March 10, 2010
Originally printed by Press Media Group and appeared in the 17 February 2010 issue of The Lynchburg Ledger newspaper.
Apart from William Melvin Kelley’s 1967 black comedy dem, I have never read a book so swiftly in my born day as Totally Killer by Greg Olear (Harper, 2009). I’ll be frank—though I usually just go by Jeff, Jeffro, or Jeffrey, depending on how well you know me—you don’t need to read any further than the next line to know my true feelings regarding this novel: it is absolutely amazing. Stop reading this column right now and high tail it to Barnes & Noble or log on to Amazon.com and snag a copy.
“But I’m at work and am reading your column instead of being productive and can’t high-tail it to Barnes & Noble or log on to Amazon.com because my boss blocked it on our work server,” you say. In that case, quit your job; or at least find an RC Cola machine, pop in some C + C Music Factory, and enjoy the review until you can pick up this novel.
Twenty-three and jobless, the beautifully flawed Taylor Schmidt arrives to the Big Apple in July 1991 a transplant from the rolling hills of Warrensburg, Missouri with an undergraduate degree in English Lit and aspirations of breaking into the world of publishing. What she quickly finds instead are the shuffling, blistered feet of tenderfoot Gen-Xers like herself stretching for city blocks in the sweltering heat, all with resumes in hand, and the sexually overt up-and-downs of power zealot editorial directors.
The pickings slim and competition fierce due to an economic downturn, Taylor stumbles with high heels from one employment agency to the next until being summoned by the Quid Pro Quo employment agency. Led by the august, cocksure Asher Krug, Quid Pro Quo guarantees its adept applicants “jobs to kill for” but at what price?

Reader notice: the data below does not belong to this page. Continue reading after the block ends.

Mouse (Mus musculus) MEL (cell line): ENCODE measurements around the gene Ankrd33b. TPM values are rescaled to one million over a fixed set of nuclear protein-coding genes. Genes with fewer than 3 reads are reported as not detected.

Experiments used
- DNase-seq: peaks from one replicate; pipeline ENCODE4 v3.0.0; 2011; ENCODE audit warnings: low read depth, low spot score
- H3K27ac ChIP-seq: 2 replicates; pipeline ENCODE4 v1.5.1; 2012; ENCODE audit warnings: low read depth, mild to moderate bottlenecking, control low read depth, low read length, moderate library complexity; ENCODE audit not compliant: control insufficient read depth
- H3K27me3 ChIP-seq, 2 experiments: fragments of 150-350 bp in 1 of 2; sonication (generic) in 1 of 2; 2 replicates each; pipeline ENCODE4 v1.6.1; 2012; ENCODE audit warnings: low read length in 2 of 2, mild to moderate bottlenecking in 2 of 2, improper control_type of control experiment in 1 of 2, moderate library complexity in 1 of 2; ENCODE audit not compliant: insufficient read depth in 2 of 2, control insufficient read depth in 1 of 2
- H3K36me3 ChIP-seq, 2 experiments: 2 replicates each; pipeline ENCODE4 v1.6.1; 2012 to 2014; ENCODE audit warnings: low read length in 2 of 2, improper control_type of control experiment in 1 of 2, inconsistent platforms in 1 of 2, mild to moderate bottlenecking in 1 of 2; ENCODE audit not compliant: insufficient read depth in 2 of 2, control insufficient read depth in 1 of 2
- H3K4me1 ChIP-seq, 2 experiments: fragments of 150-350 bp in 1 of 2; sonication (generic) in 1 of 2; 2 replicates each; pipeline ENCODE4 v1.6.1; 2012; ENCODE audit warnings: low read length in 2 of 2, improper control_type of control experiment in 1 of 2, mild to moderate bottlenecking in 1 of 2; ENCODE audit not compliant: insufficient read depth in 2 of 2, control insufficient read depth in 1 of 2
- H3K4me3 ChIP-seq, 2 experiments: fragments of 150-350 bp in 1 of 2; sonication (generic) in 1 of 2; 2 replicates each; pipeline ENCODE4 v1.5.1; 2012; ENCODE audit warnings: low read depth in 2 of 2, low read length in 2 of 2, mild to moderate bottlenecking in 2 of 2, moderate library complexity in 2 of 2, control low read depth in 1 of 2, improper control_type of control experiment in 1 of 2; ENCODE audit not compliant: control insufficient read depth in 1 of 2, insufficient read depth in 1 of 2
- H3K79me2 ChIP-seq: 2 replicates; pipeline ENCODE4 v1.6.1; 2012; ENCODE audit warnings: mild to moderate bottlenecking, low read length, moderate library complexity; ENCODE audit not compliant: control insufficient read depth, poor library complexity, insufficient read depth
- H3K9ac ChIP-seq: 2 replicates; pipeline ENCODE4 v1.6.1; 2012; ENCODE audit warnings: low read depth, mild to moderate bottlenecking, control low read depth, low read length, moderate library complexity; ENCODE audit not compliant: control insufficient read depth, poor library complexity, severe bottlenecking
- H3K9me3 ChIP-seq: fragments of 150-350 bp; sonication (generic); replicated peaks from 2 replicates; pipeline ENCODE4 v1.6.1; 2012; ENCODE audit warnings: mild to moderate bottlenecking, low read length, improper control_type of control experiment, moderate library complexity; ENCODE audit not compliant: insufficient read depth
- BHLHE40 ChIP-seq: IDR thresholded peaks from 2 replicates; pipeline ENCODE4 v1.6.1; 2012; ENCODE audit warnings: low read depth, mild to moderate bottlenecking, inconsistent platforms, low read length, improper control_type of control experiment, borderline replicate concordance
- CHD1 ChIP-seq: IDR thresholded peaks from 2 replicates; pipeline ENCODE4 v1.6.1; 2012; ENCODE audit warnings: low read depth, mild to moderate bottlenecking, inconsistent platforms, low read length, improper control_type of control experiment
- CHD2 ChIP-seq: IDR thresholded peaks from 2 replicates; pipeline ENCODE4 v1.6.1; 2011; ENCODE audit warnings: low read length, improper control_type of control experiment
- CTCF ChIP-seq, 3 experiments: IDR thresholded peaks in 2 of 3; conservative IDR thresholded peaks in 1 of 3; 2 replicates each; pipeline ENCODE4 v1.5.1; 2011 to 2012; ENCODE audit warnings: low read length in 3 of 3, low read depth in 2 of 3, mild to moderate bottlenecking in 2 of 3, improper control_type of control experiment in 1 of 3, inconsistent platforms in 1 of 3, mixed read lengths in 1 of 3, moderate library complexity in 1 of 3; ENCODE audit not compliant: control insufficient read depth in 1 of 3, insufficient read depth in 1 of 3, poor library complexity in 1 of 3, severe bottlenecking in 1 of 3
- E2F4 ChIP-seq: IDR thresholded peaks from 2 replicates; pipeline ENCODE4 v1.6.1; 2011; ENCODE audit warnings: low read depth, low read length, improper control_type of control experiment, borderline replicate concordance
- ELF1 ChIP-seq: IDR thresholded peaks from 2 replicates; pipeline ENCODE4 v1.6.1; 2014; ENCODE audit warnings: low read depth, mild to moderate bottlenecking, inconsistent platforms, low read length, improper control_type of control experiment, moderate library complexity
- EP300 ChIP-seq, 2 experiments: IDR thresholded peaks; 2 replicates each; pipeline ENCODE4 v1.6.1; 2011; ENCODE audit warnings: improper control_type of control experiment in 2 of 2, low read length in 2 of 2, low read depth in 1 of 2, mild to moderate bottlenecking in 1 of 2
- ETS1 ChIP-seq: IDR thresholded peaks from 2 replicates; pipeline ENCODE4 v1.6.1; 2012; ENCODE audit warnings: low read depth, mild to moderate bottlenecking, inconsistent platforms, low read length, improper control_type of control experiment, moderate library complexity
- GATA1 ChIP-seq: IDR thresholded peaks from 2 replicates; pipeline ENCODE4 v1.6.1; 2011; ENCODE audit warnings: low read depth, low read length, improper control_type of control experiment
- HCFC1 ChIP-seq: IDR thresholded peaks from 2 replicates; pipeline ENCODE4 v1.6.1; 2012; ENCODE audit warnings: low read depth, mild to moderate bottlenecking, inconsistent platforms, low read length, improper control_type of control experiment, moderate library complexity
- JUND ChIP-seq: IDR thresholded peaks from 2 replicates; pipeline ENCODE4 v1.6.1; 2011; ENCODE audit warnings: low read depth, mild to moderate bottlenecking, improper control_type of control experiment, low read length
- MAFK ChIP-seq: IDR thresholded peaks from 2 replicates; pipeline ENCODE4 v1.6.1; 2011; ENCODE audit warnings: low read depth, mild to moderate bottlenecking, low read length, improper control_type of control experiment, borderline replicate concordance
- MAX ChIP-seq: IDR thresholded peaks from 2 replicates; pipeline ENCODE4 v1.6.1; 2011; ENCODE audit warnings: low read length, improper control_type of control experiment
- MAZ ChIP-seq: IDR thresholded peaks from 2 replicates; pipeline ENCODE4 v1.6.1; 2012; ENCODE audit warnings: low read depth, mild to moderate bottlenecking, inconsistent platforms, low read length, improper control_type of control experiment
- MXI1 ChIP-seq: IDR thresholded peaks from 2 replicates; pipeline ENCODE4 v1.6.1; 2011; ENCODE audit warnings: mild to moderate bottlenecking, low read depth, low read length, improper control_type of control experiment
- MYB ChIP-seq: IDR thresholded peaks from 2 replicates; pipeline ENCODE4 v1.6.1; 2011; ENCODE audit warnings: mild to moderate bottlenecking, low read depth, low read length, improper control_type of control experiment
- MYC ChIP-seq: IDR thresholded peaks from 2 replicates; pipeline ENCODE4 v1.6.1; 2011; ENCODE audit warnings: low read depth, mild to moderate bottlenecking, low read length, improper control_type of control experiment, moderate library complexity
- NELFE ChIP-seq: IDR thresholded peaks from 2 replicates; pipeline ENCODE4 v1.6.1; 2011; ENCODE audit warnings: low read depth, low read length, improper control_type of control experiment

Written eighteen years later from the perspective of Taylor’s fatally attracted roommate, Todd Lander, Totally Killer is, at first, Lander’s self-confessing memoir—“Once in a lifetime, if you’re lucky, you meet a woman who just does it for you. That was Taylor Schmidt. The chick oozed pheromones. She was sex. And not just for me. Everybody she ever met wanted to sleep with her”—turned cultural satire and murder mystery.
Behind the curtain in this cultural Wizard of Oz in the 1991st year of Anno Domini is a New Kid on the Block, and his name isn’t Jordan Knight or Donnie Wahlberg—it’s Greg Olear, and holy inflation rate of 4.25% is this a page turner, so much so I have third degree burns on the tips of my fingers and soot on the corners of the pages.
Let me pause for a moment and place this novel in its proper historical context.
Serial killer Jeffrey Dahmer is arrested for eating people. Heavyweight champion of the world Mike Tyson is arraigned for allegedly raping them. (Two separate events) Boyz II Men are on top of the world. Former U.S. postal worker Joseph Harris kills his ex-girlfriend, her fiancée, and two other co-workers, thus resulting in the creation of the phrase “going postal.” Thelma & Louise enter the void that is the Grand Canyon as Harvey Keitel tries in vain to stop them—a cloud of dirt, dust, and gravel choking out his raised arm plea for the two female outlaws to turn back. Rodney King is beaten by the LAPD as an onlooker captures it on film, and the first episode of Friends is still three years away.
[Gasping for that smog stymied LA air (metaphor)]
Yes, this all took place in a single year. That year: 1991. At the epicenter of this cultural epoch within Olear’s Totally Killer—the fall of Bush 41 and the peregrination into the Clintonian era of saxophones and cigars—is the battle between the Baby Boomers, seventy-six million strong and balding, and Strauss and Howe’s 13th Generation, Generation X, all dressed up in flannel with nowhere to go.
Described by Colleen Curran, author of Whores on the Hill, as “American Psycho meets [VH1’s] I Love the 1990’s,” Totally Killer is a total page-turner full of wit, humor, and masterful prose with a made for movie play-by-play that could easily be on the big screen one day starring Scarlett Johansson as Taylor Schmidt as numerous reviews have pointed out. No, I’m serious. I’ll lead the charge to Hollywood myself if I have to. What’s Scarlett Johansson’s number? Get me on the phone with her agent!
I cannot recommend this book enough, particularly for those in the 17-40 age range. If you have a friend who boasts their dislike of reading and books, purchase Olear’s novel for them and see what they say after reading it. You will witness the conversion to one of us: the bookworm. Totally Killer by Greg Olear (Harper, 2009), 272 pgs. Paperback: Fiction. Starting at $11.19 from Amazon.com and $11.96 at Barnes & Noble, or request a copy from your local bookseller.
For more information, visit www.gregolear.com. Stay tuned for next week’s column: an interview with the author, Greg Olear.